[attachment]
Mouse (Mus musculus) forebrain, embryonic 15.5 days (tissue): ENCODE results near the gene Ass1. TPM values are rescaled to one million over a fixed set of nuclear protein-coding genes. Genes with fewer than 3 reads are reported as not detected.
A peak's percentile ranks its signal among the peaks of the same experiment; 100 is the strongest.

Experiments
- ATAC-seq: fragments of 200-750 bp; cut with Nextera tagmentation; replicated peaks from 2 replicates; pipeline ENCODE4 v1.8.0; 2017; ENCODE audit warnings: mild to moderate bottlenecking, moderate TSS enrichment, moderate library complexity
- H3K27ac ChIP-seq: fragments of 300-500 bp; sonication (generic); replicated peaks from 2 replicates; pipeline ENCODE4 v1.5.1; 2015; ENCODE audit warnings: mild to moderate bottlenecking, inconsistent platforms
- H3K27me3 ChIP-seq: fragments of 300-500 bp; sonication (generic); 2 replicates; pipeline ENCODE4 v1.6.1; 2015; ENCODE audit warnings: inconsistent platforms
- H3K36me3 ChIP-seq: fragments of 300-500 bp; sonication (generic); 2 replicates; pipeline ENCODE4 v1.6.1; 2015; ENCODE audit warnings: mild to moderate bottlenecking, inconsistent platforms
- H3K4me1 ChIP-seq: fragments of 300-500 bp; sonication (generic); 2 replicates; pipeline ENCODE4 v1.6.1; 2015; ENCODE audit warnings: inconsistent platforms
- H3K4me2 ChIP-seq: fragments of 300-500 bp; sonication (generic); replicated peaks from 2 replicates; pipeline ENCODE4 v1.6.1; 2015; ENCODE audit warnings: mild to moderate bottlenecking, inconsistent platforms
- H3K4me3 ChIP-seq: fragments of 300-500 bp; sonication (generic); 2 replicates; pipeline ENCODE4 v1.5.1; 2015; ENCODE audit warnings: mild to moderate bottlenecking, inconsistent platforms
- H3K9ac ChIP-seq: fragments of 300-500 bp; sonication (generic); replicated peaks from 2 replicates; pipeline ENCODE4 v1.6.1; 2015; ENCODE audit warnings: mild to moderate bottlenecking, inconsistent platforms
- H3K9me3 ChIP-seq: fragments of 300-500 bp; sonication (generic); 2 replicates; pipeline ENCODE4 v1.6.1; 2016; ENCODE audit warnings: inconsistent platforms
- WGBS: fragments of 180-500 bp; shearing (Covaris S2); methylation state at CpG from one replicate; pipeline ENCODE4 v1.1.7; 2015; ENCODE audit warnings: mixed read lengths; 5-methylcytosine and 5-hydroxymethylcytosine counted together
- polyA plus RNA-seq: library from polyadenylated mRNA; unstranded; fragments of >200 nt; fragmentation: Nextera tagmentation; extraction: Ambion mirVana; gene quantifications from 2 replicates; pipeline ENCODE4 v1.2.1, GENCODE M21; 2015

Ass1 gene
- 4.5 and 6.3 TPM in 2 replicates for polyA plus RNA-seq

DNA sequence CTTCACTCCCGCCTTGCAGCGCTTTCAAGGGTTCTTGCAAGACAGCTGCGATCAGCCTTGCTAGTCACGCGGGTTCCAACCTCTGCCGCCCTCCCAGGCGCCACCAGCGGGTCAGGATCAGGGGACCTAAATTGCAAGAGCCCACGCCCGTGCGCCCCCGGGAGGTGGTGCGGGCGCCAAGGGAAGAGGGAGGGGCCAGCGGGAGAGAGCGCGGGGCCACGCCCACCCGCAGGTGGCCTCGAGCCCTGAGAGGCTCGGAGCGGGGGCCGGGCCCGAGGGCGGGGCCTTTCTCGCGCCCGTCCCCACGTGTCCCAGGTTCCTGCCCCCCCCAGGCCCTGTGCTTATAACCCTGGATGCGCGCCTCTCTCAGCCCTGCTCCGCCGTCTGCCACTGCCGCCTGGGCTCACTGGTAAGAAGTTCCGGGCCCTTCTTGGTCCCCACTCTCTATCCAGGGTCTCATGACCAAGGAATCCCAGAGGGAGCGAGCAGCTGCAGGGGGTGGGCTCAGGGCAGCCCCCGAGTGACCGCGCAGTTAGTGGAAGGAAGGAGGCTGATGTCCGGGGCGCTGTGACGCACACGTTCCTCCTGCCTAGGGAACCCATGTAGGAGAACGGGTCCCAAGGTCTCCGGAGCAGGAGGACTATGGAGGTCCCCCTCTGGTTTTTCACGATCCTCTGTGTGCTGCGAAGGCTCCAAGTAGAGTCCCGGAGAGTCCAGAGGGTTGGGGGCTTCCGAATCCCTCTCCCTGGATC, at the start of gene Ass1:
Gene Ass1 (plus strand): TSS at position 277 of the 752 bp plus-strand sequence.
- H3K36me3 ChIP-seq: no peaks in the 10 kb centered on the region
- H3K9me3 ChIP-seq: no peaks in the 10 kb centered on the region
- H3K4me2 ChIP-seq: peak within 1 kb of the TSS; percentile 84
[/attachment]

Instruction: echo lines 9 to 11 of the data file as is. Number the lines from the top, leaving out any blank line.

- H3K4me2 ChIP-seq: fragments of 300-500 bp; sonication (generic); replicated peaks from 2 replicates; pipeline ENCODE4 v1.6.1; 2015; ENCODE audit warnings: mild to moderate bottlenecking, inconsistent platforms
- H3K4me3 ChIP-seq: fragments of 300-500 bp; sonication (generic); 2 replicates; pipeline ENCODE4 v1.5.1; 2015; ENCODE audit warnings: mild to moderate bottlenecking, inconsistent platforms
- H3K9ac ChIP-seq: fragments of 300-500 bp; sonication (generic); replicated peaks from 2 replicates; pipeline ENCODE4 v1.6.1; 2015; ENCODE audit warnings: mild to moderate bottlenecking, inconsistent platforms